Three months ago, I landed in Dublin fresh off a 26 hour flight from ‘Straya (Australia for the uninitiated). Having spent 20 years of my career in the APAC region – renowned for being early and rapid adopters of new technologies, “cloud-first” was a ubiquitous term. Enterprise was racing to cloud, SME’s were witnessing the benefits and even the Federal Government issued a cloud-first mandate in October 2014, wherein it became mandatory for non-corporate government entities to adopt cloud where it is fit for purpose, provides adequate protection of data and delivers value for money – essentially a “convince me why not cloud” approach.
Naturally, being a little sheltered down there in APAC, I assumed this is just the norm on a global basis, isn’t it? Given my newfound status as an Irish Resident, I set about understanding the local landscape. After undertaking preliminary research through Gartner, Ovum, Forrester, Microsoft and Dr Google, I was surprised to ascertain that EMEA is in fact behind the global curve on cloud adoption, particularly in Public IaaS – a market tipped to grow globally from $38B (USD) today to $173B by 2026. This statistic supports the argument that EMEA is behind the curve, however it is set to make up for it in a big way. Is this a sign of a maturing in the cloud market?
I’m fortunate that in my role I get to talk to a great cross-section of the marketplace; organisations of all shapes and sizes, Government, public and private. Whilst I work in the technology sector, many of my conversations are with business stakeholders outside of IT – again broadening the viewpoint.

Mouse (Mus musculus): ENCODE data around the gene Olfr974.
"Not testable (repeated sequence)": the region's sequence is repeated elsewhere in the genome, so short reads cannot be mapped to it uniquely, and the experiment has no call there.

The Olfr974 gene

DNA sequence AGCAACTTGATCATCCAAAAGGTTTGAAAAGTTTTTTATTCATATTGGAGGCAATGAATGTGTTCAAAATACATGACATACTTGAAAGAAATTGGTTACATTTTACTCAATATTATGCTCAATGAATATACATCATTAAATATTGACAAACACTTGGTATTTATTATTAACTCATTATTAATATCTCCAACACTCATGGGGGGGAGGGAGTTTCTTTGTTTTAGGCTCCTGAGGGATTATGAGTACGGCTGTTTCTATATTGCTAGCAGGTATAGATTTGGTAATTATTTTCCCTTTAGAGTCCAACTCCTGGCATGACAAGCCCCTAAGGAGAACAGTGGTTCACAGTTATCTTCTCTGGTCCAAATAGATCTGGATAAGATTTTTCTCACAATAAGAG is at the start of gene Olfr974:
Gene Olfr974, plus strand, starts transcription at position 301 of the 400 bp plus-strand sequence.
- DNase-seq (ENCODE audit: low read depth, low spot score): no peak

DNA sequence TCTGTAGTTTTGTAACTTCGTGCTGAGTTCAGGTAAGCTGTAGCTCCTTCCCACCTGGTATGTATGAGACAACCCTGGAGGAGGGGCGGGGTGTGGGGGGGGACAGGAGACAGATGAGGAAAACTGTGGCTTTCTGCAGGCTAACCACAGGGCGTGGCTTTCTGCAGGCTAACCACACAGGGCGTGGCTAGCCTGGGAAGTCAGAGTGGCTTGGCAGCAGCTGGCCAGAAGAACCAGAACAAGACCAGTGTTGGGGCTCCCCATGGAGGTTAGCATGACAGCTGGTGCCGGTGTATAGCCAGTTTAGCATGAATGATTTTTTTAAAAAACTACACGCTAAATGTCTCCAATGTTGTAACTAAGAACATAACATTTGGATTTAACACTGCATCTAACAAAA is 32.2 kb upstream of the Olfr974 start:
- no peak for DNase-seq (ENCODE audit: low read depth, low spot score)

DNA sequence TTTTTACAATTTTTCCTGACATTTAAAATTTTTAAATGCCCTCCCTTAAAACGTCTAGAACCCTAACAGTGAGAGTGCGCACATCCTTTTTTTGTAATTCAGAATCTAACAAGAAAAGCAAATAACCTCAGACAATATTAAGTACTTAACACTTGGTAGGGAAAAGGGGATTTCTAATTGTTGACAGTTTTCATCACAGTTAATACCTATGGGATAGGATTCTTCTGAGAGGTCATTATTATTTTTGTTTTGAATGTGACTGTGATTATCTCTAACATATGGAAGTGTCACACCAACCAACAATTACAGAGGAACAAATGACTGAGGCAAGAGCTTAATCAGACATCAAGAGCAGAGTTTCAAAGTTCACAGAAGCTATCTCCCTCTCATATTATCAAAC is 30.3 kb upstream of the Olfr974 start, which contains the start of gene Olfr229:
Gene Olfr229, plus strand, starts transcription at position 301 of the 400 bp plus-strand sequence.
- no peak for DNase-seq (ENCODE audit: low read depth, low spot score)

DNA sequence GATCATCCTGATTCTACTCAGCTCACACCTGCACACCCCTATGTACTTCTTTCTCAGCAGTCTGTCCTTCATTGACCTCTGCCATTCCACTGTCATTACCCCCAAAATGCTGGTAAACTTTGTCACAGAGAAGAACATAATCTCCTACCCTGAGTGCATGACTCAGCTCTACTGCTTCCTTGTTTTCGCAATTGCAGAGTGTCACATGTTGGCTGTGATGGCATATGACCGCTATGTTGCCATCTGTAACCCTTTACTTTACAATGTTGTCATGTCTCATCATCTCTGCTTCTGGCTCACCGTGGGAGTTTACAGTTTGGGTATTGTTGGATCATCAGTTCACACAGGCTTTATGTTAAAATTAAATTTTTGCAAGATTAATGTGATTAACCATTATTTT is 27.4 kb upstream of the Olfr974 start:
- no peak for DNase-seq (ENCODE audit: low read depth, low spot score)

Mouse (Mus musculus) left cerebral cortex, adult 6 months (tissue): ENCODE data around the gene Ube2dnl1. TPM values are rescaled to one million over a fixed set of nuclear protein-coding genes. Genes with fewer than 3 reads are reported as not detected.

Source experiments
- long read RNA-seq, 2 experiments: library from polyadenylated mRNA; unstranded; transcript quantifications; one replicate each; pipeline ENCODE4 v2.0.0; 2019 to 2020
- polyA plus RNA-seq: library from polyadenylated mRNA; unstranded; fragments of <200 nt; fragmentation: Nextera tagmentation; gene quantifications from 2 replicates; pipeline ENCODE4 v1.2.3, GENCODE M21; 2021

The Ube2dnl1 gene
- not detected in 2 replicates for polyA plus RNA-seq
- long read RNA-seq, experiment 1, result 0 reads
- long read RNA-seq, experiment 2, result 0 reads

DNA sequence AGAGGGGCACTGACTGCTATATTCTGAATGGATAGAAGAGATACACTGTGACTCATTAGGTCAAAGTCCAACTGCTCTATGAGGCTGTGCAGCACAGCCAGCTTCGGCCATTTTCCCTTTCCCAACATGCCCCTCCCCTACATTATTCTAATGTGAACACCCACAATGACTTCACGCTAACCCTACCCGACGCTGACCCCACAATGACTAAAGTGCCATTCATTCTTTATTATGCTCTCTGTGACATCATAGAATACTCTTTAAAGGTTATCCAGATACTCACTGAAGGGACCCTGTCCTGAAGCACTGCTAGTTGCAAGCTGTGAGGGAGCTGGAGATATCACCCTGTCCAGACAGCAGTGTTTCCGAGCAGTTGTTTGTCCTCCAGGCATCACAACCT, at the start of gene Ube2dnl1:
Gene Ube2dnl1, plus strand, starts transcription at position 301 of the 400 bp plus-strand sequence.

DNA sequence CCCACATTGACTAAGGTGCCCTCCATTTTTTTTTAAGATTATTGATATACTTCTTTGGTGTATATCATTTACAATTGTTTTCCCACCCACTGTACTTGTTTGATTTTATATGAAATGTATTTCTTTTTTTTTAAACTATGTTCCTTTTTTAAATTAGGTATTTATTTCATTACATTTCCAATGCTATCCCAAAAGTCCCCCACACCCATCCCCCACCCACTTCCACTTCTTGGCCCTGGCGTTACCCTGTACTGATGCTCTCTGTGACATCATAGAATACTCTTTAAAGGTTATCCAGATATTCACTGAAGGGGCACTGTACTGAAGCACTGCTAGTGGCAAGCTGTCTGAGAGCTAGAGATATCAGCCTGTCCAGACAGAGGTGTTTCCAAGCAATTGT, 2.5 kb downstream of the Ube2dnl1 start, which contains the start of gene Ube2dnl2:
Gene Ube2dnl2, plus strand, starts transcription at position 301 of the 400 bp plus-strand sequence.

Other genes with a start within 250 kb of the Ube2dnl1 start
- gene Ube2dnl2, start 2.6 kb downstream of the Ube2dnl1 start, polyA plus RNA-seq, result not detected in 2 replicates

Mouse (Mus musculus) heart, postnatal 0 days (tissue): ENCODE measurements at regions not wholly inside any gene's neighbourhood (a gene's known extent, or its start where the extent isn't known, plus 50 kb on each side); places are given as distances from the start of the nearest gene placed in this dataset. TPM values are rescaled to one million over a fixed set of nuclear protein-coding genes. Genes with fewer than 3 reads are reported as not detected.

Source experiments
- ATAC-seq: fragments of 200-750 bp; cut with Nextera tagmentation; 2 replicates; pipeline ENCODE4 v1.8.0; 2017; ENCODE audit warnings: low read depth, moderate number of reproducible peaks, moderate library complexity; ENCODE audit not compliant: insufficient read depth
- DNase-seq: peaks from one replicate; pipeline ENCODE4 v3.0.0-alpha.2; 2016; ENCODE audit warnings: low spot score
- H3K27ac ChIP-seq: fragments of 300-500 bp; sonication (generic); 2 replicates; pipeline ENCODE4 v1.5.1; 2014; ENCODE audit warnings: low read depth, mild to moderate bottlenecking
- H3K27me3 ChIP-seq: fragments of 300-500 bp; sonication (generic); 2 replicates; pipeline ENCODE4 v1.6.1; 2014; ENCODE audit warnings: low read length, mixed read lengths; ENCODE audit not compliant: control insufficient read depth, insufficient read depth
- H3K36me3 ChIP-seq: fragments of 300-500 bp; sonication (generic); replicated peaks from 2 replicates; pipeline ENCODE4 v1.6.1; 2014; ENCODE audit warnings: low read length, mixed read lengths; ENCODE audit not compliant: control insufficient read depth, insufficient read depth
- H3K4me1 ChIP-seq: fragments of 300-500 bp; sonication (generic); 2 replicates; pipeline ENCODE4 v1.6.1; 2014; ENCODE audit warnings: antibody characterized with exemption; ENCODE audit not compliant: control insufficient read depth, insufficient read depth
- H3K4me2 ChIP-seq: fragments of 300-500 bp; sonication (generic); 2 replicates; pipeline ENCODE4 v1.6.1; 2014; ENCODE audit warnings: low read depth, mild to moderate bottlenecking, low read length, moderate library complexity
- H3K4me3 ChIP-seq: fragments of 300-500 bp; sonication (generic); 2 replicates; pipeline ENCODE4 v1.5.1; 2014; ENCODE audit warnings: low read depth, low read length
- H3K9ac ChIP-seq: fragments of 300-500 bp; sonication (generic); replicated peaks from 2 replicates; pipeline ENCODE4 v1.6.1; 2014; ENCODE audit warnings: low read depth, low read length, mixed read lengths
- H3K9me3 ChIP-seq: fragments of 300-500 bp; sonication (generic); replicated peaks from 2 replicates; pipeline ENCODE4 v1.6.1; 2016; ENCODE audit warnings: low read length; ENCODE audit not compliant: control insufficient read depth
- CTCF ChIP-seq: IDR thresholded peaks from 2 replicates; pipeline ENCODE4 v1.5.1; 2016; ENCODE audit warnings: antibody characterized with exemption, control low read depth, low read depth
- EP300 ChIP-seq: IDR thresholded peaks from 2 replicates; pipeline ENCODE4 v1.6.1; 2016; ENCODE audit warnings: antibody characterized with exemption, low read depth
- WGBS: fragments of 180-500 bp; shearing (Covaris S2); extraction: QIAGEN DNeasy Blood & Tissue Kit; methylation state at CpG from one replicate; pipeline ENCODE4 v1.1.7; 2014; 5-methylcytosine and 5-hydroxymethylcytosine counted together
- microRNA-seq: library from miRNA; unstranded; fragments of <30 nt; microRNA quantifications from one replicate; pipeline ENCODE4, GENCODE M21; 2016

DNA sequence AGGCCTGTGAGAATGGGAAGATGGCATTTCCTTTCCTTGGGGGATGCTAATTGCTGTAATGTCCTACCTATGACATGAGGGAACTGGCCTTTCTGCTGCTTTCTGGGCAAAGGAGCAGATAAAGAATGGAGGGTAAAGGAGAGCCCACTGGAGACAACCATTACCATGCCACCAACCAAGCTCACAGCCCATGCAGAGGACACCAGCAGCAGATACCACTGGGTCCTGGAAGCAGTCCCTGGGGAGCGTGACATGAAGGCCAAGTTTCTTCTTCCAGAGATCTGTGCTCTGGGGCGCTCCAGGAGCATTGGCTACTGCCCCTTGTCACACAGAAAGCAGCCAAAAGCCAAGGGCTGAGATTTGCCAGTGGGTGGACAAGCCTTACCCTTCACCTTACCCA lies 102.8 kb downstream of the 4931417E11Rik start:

Much to my surprise, I find that a key barrier to adoption locally is not based on the traditional perceived “showstoppers” of cost, security and complexity, rather it often stems from a misaligned (or non-existent) strategy.
Many are starting their planning at the how; how am I going to do this, where is the budget coming from, will my team still be able to support us in the cloud? With the ensuing answer being that there is difficulty justifying a change from the status quo and hence, missing out on the tremendous benefits available. In my view, this is entirely the wrong approach. Without giving due consideration to key drivers such as; where do I want my business to grow? will this produce a better experience for my customers? what new opportunities will it enable? – the “why”, how can we possibly make the right choice to cloud or not to cloud, let alone which cloud – public, private, hybrid?
There’s a brilliant TED Talk from Simon Sinek “Start with Why.” In it, Simon talks about the traditional thought process that starts with what, then how, then why. He goes on to flip that on its’ head & explain the incredible importance of starting with why. Yes, his talk is more in the context of marketing, but hey, I.T. is there to underpin a business, to enable it, not to be the business (unless of course you’re in my industry!) so when we’re looking to technology to solve a business challenge, shouldn’t we start with why?